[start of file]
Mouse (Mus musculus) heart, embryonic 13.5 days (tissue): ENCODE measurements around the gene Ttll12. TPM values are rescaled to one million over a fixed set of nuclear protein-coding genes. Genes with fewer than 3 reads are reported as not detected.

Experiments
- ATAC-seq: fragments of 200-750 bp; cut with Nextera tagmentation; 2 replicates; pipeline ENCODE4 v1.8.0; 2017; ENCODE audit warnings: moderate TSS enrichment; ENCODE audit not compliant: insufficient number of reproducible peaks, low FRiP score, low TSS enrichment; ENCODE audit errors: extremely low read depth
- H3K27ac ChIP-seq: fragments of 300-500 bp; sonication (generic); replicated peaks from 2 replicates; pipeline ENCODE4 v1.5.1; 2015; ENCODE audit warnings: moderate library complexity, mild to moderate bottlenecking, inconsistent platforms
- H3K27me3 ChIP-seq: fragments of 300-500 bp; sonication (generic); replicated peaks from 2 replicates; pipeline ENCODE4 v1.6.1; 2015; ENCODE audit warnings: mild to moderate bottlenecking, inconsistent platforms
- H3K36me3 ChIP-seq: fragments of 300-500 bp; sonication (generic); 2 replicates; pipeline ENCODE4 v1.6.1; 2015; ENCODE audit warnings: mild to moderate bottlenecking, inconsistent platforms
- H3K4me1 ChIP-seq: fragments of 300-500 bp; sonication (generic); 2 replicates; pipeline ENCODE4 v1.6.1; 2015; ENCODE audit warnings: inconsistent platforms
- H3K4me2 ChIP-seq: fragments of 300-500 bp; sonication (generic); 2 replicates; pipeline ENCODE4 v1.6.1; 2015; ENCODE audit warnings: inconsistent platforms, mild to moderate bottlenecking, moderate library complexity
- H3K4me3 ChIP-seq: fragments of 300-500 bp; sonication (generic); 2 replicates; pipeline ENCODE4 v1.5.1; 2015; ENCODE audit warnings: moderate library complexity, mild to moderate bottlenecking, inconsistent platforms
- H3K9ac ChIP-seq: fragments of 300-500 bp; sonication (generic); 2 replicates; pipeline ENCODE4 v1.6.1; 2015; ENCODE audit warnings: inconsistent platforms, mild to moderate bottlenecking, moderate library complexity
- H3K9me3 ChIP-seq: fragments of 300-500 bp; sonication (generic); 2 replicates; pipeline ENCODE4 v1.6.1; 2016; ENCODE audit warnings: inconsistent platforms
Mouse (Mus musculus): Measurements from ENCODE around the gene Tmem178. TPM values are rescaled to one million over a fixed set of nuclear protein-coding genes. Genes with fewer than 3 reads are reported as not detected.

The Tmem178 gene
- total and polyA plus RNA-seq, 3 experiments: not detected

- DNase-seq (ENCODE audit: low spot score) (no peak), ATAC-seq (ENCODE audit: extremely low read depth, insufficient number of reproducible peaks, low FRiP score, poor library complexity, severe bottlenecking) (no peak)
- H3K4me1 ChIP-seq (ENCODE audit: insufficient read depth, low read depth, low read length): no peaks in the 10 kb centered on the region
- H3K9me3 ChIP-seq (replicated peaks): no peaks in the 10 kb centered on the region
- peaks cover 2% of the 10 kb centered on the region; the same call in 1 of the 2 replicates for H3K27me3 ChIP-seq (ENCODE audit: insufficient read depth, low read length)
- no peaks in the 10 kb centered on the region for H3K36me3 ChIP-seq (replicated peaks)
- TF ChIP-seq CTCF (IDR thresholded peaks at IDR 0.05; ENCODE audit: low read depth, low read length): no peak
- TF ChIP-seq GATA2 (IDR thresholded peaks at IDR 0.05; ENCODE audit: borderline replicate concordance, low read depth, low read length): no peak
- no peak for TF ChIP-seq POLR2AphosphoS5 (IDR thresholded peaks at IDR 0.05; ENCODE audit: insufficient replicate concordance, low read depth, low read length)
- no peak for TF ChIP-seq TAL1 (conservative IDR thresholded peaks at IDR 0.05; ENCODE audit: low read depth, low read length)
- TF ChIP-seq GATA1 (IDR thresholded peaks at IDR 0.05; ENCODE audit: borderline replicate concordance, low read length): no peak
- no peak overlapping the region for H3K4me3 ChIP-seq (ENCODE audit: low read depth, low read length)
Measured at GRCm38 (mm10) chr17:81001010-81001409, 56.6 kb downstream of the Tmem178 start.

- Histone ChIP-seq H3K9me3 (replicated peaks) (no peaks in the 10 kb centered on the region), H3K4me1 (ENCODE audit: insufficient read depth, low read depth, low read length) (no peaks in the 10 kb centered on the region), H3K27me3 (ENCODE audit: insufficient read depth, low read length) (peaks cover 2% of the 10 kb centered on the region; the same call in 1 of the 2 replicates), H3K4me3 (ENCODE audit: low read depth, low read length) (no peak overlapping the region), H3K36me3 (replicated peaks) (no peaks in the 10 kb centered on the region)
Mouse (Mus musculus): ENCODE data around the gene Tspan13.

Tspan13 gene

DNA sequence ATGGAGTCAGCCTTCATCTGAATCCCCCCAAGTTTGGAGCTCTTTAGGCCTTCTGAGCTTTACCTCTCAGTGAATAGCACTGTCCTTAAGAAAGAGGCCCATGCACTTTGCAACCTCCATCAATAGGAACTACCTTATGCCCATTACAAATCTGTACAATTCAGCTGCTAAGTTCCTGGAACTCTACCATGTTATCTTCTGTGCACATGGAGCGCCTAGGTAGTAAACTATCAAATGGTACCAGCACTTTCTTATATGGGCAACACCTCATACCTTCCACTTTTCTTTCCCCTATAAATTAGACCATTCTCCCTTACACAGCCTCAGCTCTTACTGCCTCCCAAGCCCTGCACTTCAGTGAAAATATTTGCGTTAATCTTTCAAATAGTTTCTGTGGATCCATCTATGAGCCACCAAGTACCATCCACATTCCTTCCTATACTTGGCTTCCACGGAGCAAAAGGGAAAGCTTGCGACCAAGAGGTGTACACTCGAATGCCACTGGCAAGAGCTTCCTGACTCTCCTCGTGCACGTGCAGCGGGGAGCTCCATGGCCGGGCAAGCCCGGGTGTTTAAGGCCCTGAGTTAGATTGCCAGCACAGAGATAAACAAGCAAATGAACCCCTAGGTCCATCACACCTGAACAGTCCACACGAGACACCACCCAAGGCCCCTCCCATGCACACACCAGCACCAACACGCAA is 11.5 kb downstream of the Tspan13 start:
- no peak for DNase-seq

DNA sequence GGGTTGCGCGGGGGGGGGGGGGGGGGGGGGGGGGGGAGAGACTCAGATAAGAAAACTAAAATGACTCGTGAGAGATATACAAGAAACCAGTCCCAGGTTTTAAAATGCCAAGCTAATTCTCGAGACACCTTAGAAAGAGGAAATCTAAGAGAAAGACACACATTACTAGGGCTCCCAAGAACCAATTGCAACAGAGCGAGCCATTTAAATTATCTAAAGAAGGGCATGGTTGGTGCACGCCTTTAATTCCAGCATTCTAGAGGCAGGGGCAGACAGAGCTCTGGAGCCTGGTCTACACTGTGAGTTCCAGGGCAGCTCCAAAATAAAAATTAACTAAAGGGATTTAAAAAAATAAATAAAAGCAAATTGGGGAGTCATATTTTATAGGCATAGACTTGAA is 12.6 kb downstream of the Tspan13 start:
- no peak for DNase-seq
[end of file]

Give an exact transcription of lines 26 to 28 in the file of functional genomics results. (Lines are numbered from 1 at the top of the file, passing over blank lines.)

Measured at GRCm38 (mm10) chr17:81001010-81001409, 56.6 kb downstream of the Tmem178 start.

- Histone ChIP-seq H3K9me3 (replicated peaks) (no peaks in the 10 kb centered on the region), H3K4me1 (ENCODE audit: insufficient read depth, low read depth, low read length) (no peaks in the 10 kb centered on the region), H3K27me3 (ENCODE audit: insufficient read depth, low read length) (peaks cover 2% of the 10 kb centered on the region; the same call in 1 of the 2 replicates), H3K4me3 (ENCODE audit: low read depth, low read length) (no peak overlapping the region), H3K36me3 (replicated peaks) (no peaks in the 10 kb centered on the region)
Mouse (Mus musculus): ENCODE data around the gene Tspan13.